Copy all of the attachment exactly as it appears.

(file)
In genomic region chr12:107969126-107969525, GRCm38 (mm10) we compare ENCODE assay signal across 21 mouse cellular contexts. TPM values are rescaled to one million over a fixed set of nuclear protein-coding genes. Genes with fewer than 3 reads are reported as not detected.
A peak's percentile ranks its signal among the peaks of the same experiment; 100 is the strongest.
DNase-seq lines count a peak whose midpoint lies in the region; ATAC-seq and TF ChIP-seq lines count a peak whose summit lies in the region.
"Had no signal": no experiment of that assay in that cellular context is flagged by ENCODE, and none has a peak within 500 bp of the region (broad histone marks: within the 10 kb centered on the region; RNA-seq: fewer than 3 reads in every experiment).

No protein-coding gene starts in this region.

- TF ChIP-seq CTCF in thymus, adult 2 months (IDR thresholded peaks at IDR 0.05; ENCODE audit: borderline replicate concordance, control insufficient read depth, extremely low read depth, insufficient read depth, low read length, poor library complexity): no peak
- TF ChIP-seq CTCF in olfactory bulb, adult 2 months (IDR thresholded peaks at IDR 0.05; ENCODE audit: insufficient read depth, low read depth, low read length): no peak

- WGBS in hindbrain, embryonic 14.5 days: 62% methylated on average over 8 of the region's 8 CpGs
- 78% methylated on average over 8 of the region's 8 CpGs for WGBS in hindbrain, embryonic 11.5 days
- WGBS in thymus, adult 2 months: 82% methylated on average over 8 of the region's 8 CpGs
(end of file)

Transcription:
In genomic region chr12:107969126-107969525, GRCm38 (mm10) we compare ENCODE assay signal across 21 mouse cellular contexts. TPM values are rescaled to one million over a fixed set of nuclear protein-coding genes. Genes with fewer than 3 reads are reported as not detected.
A peak's percentile ranks its signal among the peaks of the same experiment; 100 is the strongest.
DNase-seq lines count a peak whose midpoint lies in the region; ATAC-seq and TF ChIP-seq lines count a peak whose summit lies in the region.
"Had no signal": no experiment of that assay in that cellular context is flagged by ENCODE, and none has a peak within 500 bp of the region (broad histone marks: within the 10 kb centered on the region; RNA-seq: fewer than 3 reads in every experiment).

No protein-coding gene starts in this region.

- TF ChIP-seq CTCF in thymus, adult 2 months (IDR thresholded peaks at IDR 0.05; ENCODE audit: borderline replicate concordance, control insufficient read depth, extremely low read depth, insufficient read depth, low read length, poor library complexity): no peak
- TF ChIP-seq CTCF in olfactory bulb, adult 2 months (IDR thresholded peaks at IDR 0.05; ENCODE audit: insufficient read depth, low read depth, low read length): no peak

- WGBS in hindbrain, embryonic 14.5 days: 62% methylated on average over 8 of the region's 8 CpGs
- 78% methylated on average over 8 of the region's 8 CpGs for WGBS in hindbrain, embryonic 11.5 days
- WGBS in thymus, adult 2 months: 82% methylated on average over 8 of the region's 8 CpGs